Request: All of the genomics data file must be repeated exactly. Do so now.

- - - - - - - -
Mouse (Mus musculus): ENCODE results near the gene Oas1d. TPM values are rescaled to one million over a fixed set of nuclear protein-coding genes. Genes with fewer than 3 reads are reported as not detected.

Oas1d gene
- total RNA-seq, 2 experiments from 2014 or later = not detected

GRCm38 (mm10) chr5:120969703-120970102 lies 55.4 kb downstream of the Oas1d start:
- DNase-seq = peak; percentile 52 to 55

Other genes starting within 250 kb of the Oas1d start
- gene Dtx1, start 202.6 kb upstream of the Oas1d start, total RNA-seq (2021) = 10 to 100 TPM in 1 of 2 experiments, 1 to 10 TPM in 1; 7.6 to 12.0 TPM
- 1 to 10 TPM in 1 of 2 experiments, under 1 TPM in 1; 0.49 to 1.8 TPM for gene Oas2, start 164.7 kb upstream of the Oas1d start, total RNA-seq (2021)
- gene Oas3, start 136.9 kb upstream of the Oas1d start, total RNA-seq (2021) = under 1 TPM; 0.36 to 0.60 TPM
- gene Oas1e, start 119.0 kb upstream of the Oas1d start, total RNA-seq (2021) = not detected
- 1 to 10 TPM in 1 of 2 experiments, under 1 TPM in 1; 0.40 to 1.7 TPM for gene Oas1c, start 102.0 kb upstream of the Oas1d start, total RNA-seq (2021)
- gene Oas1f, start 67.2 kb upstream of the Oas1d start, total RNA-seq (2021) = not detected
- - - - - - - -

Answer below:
Mouse (Mus musculus): ENCODE results near the gene Oas1d. TPM values are rescaled to one million over a fixed set of nuclear protein-coding genes. Genes with fewer than 3 reads are reported as not detected.

Oas1d gene
- total RNA-seq, 2 experiments from 2014 or later = not detected

GRCm38 (mm10) chr5:120969703-120970102 lies 55.4 kb downstream of the Oas1d start:
- DNase-seq = peak; percentile 52 to 55

Other genes starting within 250 kb of the Oas1d start
- gene Dtx1, start 202.6 kb upstream of the Oas1d start, total RNA-seq (2021) = 10 to 100 TPM in 1 of 2 experiments, 1 to 10 TPM in 1; 7.6 to 12.0 TPM
- 1 to 10 TPM in 1 of 2 experiments, under 1 TPM in 1; 0.49 to 1.8 TPM for gene Oas2, start 164.7 kb upstream of the Oas1d start, total RNA-seq (2021)
- gene Oas3, start 136.9 kb upstream of the Oas1d start, total RNA-seq (2021) = under 1 TPM; 0.36 to 0.60 TPM
- gene Oas1e, start 119.0 kb upstream of the Oas1d start, total RNA-seq (2021) = not detected
- 1 to 10 TPM in 1 of 2 experiments, under 1 TPM in 1; 0.40 to 1.7 TPM for gene Oas1c, start 102.0 kb upstream of the Oas1d start, total RNA-seq (2021)
- gene Oas1f, start 67.2 kb upstream of the Oas1d start, total RNA-seq (2021) = not detected